Nathaniall Kirtland, aged about thirty-four years, deposed that he brought from John Davis’ shop at Lyn four chests and delivered them to John Tauly at his house in Salem. Davis told the deponent that Tauly had them to carry to Newfoundland. Sworn in court.
Bill of cost 3£
Eleaser Lenesey, aged about thirty-five years, deposed that Davis looked at a chest in Tawleay’s house and the latter told him to make two or three as good as that for 25s. each. Sworn in court before William Browne, assistant, and owned in court.
Richard Croade, aged about fifty-two years, testified that, on May 7, 1681, he heard Mr John Tally read from his book his account with John Davis, and the latter did not disown it. Sworn, May 11, 1681, before William Browne, assistant.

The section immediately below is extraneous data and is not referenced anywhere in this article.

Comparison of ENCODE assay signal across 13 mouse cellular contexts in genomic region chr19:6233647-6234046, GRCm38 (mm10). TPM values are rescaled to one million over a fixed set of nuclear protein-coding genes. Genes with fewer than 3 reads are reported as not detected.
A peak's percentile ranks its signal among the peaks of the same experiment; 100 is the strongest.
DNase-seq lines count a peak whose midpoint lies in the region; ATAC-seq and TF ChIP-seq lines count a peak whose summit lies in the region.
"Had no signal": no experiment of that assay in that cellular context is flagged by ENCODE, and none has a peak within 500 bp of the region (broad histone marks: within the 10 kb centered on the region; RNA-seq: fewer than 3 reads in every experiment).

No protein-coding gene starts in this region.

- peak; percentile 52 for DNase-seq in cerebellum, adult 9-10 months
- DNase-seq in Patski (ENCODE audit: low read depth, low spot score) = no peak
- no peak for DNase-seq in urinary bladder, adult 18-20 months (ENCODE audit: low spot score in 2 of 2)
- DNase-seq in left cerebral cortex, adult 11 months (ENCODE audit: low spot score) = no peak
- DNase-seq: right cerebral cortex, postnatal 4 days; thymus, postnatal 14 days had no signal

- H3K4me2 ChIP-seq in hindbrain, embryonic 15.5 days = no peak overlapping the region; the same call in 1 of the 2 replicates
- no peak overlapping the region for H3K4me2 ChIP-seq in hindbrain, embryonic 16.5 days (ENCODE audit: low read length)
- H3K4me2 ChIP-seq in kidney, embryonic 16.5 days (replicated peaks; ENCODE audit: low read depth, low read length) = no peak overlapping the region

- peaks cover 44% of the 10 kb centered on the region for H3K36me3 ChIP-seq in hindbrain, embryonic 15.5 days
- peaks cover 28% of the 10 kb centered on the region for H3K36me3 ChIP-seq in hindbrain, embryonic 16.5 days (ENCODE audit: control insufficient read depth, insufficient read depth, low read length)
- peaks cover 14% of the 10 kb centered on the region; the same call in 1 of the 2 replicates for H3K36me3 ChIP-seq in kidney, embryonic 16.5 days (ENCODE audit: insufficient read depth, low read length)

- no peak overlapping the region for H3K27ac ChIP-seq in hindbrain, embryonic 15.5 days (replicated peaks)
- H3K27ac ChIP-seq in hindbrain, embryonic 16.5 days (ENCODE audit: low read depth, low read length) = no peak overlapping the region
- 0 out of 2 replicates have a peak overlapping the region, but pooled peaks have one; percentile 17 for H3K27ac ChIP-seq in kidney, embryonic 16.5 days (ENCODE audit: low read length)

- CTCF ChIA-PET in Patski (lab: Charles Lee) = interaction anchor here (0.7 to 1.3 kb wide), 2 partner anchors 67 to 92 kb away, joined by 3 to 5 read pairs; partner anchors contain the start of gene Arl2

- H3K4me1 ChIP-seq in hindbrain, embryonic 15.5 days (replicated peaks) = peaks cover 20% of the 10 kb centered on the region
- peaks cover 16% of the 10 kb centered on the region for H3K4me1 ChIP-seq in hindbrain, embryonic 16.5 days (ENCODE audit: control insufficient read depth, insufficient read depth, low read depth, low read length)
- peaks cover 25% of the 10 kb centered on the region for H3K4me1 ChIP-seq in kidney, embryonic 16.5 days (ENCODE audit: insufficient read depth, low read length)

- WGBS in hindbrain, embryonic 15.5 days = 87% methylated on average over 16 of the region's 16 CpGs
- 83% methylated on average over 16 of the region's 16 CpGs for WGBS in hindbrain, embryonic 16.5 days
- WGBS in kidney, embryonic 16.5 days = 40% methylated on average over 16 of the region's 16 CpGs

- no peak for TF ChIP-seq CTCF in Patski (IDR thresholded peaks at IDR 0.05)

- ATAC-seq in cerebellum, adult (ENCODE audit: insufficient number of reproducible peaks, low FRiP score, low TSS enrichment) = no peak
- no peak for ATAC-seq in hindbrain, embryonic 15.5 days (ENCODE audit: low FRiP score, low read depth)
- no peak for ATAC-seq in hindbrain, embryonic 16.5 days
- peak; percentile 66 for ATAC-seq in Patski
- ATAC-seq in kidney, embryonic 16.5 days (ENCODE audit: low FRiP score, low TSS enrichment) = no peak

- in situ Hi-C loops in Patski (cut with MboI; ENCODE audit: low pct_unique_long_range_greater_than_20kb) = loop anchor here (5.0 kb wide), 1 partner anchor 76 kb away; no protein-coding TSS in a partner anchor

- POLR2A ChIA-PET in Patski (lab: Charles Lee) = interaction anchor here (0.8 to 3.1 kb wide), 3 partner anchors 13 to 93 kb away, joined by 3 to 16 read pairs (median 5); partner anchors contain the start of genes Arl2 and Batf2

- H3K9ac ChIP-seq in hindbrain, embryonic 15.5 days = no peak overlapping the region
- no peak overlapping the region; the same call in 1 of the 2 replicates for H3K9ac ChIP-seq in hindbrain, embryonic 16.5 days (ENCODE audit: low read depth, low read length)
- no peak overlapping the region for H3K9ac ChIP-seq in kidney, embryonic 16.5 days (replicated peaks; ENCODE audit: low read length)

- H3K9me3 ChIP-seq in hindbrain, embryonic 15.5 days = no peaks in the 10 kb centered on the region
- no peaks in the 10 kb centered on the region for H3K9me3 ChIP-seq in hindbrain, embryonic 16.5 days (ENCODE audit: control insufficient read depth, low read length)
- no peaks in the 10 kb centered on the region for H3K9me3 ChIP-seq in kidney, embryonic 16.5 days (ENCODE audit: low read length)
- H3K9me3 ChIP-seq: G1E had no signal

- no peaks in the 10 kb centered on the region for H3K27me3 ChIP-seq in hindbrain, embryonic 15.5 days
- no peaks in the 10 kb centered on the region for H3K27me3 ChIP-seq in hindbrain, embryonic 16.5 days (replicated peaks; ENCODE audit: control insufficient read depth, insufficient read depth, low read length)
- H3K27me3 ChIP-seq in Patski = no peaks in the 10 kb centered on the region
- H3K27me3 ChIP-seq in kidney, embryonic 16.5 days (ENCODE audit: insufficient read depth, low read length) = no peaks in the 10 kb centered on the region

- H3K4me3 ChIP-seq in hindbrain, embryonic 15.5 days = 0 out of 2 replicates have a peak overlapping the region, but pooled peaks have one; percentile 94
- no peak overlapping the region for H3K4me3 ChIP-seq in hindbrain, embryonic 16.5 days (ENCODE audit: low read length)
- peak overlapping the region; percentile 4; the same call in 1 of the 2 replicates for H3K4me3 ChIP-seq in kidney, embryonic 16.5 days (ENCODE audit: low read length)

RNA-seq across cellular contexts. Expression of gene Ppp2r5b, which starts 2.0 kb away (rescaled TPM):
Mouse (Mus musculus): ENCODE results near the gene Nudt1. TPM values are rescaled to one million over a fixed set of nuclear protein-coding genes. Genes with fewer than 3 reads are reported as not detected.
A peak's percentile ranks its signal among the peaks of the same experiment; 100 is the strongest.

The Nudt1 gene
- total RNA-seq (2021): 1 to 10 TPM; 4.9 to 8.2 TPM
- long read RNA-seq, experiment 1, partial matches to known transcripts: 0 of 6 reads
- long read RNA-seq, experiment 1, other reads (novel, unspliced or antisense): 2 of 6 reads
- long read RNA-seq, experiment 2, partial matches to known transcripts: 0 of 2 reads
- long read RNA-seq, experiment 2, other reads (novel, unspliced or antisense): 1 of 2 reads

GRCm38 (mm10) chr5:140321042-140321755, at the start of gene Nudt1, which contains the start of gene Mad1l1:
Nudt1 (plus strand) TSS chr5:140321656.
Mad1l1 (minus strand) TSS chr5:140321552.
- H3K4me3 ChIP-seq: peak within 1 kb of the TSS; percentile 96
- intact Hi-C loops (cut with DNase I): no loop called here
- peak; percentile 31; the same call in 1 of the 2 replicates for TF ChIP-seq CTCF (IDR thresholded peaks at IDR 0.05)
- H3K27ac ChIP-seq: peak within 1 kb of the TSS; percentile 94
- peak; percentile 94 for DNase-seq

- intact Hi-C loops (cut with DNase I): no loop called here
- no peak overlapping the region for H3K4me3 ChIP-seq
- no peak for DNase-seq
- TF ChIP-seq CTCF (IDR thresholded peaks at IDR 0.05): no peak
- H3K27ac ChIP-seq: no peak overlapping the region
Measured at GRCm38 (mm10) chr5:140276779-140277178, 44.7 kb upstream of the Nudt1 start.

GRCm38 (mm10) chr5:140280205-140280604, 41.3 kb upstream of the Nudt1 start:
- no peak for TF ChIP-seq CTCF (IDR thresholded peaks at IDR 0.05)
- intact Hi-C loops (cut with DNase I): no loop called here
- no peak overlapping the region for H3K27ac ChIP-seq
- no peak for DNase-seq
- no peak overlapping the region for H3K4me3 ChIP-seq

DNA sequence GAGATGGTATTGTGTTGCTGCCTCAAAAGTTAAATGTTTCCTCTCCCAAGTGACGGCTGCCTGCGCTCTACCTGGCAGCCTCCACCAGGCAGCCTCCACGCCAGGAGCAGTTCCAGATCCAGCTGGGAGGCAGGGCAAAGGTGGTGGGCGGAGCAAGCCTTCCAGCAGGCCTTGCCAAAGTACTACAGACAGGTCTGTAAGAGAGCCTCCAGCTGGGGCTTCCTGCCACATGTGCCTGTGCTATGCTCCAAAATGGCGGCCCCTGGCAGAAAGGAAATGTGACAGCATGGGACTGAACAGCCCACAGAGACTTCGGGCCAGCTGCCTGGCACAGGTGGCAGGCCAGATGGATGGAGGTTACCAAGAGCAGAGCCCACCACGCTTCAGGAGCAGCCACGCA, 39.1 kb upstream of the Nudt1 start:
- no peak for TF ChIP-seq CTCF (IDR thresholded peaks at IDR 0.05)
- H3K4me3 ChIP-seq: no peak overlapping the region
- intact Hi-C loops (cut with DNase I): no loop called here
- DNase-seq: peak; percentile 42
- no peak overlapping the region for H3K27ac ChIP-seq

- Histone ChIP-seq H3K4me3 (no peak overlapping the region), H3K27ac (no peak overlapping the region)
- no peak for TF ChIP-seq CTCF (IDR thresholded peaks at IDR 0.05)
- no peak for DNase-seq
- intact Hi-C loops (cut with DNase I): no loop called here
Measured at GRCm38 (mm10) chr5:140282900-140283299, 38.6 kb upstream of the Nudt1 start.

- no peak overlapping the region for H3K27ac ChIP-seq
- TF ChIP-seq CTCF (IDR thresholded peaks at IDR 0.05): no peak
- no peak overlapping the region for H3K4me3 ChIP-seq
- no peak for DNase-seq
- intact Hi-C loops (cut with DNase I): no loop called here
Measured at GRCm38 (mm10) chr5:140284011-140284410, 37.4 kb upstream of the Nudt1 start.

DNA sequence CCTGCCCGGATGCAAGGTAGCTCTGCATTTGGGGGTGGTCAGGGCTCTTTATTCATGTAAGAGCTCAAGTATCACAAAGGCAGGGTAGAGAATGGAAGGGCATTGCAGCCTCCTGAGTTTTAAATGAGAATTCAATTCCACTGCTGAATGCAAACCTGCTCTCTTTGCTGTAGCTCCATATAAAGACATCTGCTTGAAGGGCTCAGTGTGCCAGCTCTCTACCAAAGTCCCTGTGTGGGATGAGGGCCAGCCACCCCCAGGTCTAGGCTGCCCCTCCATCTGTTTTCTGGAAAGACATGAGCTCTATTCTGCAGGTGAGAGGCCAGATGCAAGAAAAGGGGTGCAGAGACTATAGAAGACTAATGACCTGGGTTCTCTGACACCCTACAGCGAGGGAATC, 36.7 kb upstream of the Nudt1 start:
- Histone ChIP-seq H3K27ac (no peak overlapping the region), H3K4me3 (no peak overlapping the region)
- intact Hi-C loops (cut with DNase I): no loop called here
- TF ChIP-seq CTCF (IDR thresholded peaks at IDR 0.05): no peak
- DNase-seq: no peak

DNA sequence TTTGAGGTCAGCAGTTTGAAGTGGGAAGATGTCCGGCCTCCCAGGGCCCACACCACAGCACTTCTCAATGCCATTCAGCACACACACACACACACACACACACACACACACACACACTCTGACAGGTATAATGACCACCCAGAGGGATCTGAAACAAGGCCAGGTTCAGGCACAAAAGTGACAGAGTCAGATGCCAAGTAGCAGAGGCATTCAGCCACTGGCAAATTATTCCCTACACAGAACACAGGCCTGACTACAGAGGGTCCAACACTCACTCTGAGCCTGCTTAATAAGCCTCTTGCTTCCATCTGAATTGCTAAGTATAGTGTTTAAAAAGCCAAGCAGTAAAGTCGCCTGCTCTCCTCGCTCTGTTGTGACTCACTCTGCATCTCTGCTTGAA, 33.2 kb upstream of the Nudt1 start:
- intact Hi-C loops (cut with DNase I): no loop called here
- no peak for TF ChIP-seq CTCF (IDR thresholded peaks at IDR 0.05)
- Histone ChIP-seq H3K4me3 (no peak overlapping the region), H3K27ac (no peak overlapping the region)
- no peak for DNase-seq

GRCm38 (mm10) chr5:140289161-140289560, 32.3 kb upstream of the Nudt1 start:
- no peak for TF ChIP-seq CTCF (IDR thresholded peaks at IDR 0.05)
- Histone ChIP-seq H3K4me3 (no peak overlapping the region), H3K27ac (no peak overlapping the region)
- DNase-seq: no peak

Samll Blyghe, aged about twenty-two years, deposed that, being in the house of Mr Wing of Boston in company with John Tawly of Salem and Joseph Cawly, he heard Tawly ask John Davis, joiner, of Lynn, to make the chests, saying he would rather Davis have his money than any one else, at the same time giving him 5s. Sworn, June 23, 1681, before William Browne, assistant.
John Longley, aged about forty-two years, testified that on May 6, 1681, he heard Davis at Taulely’s house call the latter a cheating knave, with many other absurd expressions, challenging him out of his own house to fight, threatening him. He also took hold of a wainscot chest in the room, threw it up and down the room, breaking several pieces of the front of the chest, etc. Davis was very much in drink. Elizabeth Tawley testified to the same. Sworn, June 28, 1681 before Bartho Gedney, assistant.
Joseph Calley, aged about thirty-seven years, deposed. Sworn, June 7, 1681, before John Richards, assistant.
Eleazer Lenesey, aged about thirty-five years, testified that, being in John Davis’ house at Line, after he had brought home the cloth, a whole piece of kersey, he said he had bought it of John Tawleay of Salem. Sworn before William Browne, assistant.